To the Editor,
We are supposed to learn from history. However, too often, we do not learn its lessons.
New York City is a tourist mecca. Our great landmarks include the Brooklyn Bridge, Central Park, the Coney Island Boardwalk, and the United Nations, to name just a few. These attractions bring tourists to New York and help the economy.
One of these attractions is the Brooklyn Heights Promenade. Standing on the Promenade, you get a great view of the New York skyline. I have met many tourists on the Promenade. These individuals then shop in the
The BQE that goes under the Promenade is due for much-needed repairs. The proposals that seem to be most likely to be adopted would require the closing of the Promenade for several years. This would be a
disaster for several reasons:
• It would reduce the number of tourists coming to Brooklyn Heights.
• There would be reductions in store revenue.
• There would be a loss of jobs as a result.
• There is no guarantee that the Promenade would be restored at all, let alone in the magnificent manner that it is.
The better method would be to keep the Promenade as is and use
the streets.Alan Podhaizer
To the Editor,
A few months ago I wrote about those wonderful “smart meters” being installed by Con Edison. By the hundreds, our old meters were replaced with a new wireless system that would let millennials and others watch every watt consumed and do billing and such, using their hand-held device. I also warned that the benevolent Edison would start charging for time-of-day use, though neighbors pooh-poohed the notion. GOTCHA!
Con Edison has just announced that it will inaugurate “Time of Day” demand charges for residents. Now, during certain hours of the day, stay-at-home mothers and retirees have to choose whether to turn on the air-conditioning, pay through the nose, or swelter in the heat. Thinking about doing your laundry at noon? Better put it off until midnight. The price for turning on your electric clothes dryer will bring tears to your eyes, and if you have an electric hot water heater…FORGETTABOUTIT!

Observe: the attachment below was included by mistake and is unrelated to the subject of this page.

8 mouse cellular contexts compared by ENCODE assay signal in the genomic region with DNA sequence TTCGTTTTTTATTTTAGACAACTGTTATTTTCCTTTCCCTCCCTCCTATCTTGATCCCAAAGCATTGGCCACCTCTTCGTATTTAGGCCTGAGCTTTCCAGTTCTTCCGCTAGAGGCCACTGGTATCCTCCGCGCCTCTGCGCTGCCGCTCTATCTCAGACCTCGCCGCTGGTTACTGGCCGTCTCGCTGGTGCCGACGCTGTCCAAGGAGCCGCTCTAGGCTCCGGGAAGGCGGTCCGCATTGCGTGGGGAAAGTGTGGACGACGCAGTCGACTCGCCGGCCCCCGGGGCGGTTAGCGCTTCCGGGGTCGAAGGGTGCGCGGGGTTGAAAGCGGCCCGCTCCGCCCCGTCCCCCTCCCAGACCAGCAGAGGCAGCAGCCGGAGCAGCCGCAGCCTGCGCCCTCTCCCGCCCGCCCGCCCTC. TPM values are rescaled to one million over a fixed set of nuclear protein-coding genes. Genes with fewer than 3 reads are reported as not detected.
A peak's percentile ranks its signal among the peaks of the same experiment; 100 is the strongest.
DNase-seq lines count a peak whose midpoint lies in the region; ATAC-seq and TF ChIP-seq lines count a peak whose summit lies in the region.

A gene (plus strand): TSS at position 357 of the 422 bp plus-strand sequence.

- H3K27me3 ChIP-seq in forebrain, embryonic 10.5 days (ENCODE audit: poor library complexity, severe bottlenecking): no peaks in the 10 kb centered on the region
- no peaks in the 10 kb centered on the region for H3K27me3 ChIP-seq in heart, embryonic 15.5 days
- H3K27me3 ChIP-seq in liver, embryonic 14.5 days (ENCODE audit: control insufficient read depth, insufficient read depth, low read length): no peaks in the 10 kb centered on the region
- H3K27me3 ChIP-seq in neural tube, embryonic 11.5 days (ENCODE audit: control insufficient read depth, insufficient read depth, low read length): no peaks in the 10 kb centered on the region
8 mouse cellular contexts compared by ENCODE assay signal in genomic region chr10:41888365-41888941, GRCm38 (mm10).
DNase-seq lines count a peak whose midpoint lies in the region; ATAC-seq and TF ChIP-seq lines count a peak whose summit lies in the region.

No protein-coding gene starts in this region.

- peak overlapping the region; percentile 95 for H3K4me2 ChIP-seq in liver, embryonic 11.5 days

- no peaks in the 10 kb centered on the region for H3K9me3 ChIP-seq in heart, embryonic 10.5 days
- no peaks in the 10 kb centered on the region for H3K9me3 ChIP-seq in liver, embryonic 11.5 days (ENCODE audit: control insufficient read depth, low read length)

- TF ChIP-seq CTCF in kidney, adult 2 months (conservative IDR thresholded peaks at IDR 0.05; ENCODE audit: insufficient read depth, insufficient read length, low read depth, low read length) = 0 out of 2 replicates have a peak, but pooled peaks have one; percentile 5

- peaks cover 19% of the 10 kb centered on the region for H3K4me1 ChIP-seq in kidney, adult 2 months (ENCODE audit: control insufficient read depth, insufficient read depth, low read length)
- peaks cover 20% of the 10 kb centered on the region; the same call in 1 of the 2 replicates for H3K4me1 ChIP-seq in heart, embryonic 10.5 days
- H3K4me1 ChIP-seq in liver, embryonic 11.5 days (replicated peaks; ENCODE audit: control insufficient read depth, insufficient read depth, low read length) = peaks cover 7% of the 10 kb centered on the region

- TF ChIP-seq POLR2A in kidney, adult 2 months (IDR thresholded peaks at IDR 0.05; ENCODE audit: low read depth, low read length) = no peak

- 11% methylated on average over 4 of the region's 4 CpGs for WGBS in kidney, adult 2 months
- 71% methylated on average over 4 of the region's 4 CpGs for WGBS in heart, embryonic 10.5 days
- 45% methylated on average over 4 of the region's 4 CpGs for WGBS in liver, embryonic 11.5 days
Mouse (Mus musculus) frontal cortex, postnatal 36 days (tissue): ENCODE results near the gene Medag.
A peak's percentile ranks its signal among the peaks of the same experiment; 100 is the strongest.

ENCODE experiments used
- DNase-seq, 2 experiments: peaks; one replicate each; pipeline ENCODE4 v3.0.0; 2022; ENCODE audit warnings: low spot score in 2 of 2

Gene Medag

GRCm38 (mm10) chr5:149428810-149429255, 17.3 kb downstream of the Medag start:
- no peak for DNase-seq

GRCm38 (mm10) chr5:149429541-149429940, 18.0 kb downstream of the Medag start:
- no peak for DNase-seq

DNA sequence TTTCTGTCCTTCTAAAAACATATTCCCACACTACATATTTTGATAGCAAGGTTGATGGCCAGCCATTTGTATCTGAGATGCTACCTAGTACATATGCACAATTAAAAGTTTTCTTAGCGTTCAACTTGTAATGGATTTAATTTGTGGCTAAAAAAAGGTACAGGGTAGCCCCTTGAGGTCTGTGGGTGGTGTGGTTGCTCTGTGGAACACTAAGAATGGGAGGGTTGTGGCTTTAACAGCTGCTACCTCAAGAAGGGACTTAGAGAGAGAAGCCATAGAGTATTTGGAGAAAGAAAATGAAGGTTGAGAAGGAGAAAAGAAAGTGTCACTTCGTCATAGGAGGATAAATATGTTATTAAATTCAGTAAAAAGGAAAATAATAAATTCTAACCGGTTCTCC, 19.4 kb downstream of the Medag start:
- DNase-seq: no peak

We are told that, thanks to the greenies stymieing every effort in power plant construction, we have now started going backward. No power plants equal no additional power to energize your electronic goodies you cannot live without. So, as one by one the major plants retire, without a solid reliable source to replace them, it is time to squirrel away a pile of extra cash to pay for your upcoming energy bills.
Candles anyone?Robert W. Lobenstein
To the Editor,
Your paper broke new ground last week — and not in a good way — with a two-page editorial for congestion pricing instead of a letters page (“Congestion tolls are the price of progress,” Editorial, March 29–April 4). You are asking us to write lawmakers a blank check to fund the MTA. Many unanswered questions first need to be addressed:
• Will all the money go to the MTA, and what percent will be spent within New York City on subways and buses? How much will go to paying bonds and pensions? Past proposals called for half the monies to go to roads. Would any money go toward bicycle lanes and ferries? If so, why?
• How much will it cost, and once implemented, will it increase every two years as fares and tolls
• Will there be off-peak discounts, and why should it be in effect on weekends when half the subways are not operating normally?
• How much, if any, will be spent on just providing improved off-peak service levels so bus riders do not have to wait forever and subway riders are not packed in like sardines on Saturday nights at 11 p.m.?
• Will the FDR be exempt, and why should someone traveling a mile on Canal Street just to get from Brooklyn or Queens to New Jersey be charged the same as someone traveling five miles or more in Manhattan? Their alternative is traveling an extra 20 miles using the already congested BQE to reach the Verrazano or GW Bridge. Congestion pricing will not reduce congestion.
• Will tolls be cut in half on other MTA bridges as once promised if congestion pricing is enacted, and how long would that remain in effect?